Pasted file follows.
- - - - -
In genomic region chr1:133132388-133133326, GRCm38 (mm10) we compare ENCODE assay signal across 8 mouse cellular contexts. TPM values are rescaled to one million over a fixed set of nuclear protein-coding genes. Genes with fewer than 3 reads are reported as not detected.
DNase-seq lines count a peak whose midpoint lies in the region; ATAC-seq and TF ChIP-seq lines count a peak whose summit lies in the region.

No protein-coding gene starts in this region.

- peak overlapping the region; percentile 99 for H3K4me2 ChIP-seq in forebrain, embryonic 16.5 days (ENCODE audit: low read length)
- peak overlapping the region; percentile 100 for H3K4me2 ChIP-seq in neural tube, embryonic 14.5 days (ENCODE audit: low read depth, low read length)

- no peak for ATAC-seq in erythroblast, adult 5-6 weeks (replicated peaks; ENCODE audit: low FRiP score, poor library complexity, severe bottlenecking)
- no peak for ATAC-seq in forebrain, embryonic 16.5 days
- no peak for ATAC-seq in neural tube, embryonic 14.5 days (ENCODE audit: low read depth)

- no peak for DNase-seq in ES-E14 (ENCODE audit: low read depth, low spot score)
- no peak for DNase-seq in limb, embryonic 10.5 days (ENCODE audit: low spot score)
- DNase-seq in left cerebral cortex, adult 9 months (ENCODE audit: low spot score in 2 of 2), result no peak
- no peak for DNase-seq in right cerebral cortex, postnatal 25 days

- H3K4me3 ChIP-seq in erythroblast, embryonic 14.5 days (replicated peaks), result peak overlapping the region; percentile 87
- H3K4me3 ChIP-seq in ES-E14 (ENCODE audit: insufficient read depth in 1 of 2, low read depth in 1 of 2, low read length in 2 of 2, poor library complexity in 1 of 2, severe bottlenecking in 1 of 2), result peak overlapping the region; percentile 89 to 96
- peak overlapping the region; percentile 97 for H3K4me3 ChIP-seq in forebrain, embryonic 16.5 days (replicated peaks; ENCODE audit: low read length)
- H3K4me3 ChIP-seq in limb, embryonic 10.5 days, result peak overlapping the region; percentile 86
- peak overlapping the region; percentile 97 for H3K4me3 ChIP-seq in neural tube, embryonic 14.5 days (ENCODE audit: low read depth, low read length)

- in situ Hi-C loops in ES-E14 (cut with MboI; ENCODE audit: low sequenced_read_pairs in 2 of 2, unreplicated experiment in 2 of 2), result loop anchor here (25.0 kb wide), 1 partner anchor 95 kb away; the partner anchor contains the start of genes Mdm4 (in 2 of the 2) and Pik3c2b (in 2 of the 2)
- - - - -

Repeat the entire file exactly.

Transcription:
In genomic region chr1:133132388-133133326, GRCm38 (mm10) we compare ENCODE assay signal across 8 mouse cellular contexts. TPM values are rescaled to one million over a fixed set of nuclear protein-coding genes. Genes with fewer than 3 reads are reported as not detected.
DNase-seq lines count a peak whose midpoint lies in the region; ATAC-seq and TF ChIP-seq lines count a peak whose summit lies in the region.

No protein-coding gene starts in this region.

- peak overlapping the region; percentile 99 for H3K4me2 ChIP-seq in forebrain, embryonic 16.5 days (ENCODE audit: low read length)
- peak overlapping the region; percentile 100 for H3K4me2 ChIP-seq in neural tube, embryonic 14.5 days (ENCODE audit: low read depth, low read length)

- no peak for ATAC-seq in erythroblast, adult 5-6 weeks (replicated peaks; ENCODE audit: low FRiP score, poor library complexity, severe bottlenecking)
- no peak for ATAC-seq in forebrain, embryonic 16.5 days
- no peak for ATAC-seq in neural tube, embryonic 14.5 days (ENCODE audit: low read depth)

- no peak for DNase-seq in ES-E14 (ENCODE audit: low read depth, low spot score)
- no peak for DNase-seq in limb, embryonic 10.5 days (ENCODE audit: low spot score)
- DNase-seq in left cerebral cortex, adult 9 months (ENCODE audit: low spot score in 2 of 2), result no peak
- no peak for DNase-seq in right cerebral cortex, postnatal 25 days

- H3K4me3 ChIP-seq in erythroblast, embryonic 14.5 days (replicated peaks), result peak overlapping the region; percentile 87
- H3K4me3 ChIP-seq in ES-E14 (ENCODE audit: insufficient read depth in 1 of 2, low read depth in 1 of 2, low read length in 2 of 2, poor library complexity in 1 of 2, severe bottlenecking in 1 of 2), result peak overlapping the region; percentile 89 to 96
- peak overlapping the region; percentile 97 for H3K4me3 ChIP-seq in forebrain, embryonic 16.5 days (replicated peaks; ENCODE audit: low read length)
- H3K4me3 ChIP-seq in limb, embryonic 10.5 days, result peak overlapping the region; percentile 86
- peak overlapping the region; percentile 97 for H3K4me3 ChIP-seq in neural tube, embryonic 14.5 days (ENCODE audit: low read depth, low read length)

- in situ Hi-C loops in ES-E14 (cut with MboI; ENCODE audit: low sequenced_read_pairs in 2 of 2, unreplicated experiment in 2 of 2), result loop anchor here (25.0 kb wide), 1 partner anchor 95 kb away; the partner anchor contains the start of genes Mdm4 (in 2 of the 2) and Pik3c2b (in 2 of the 2)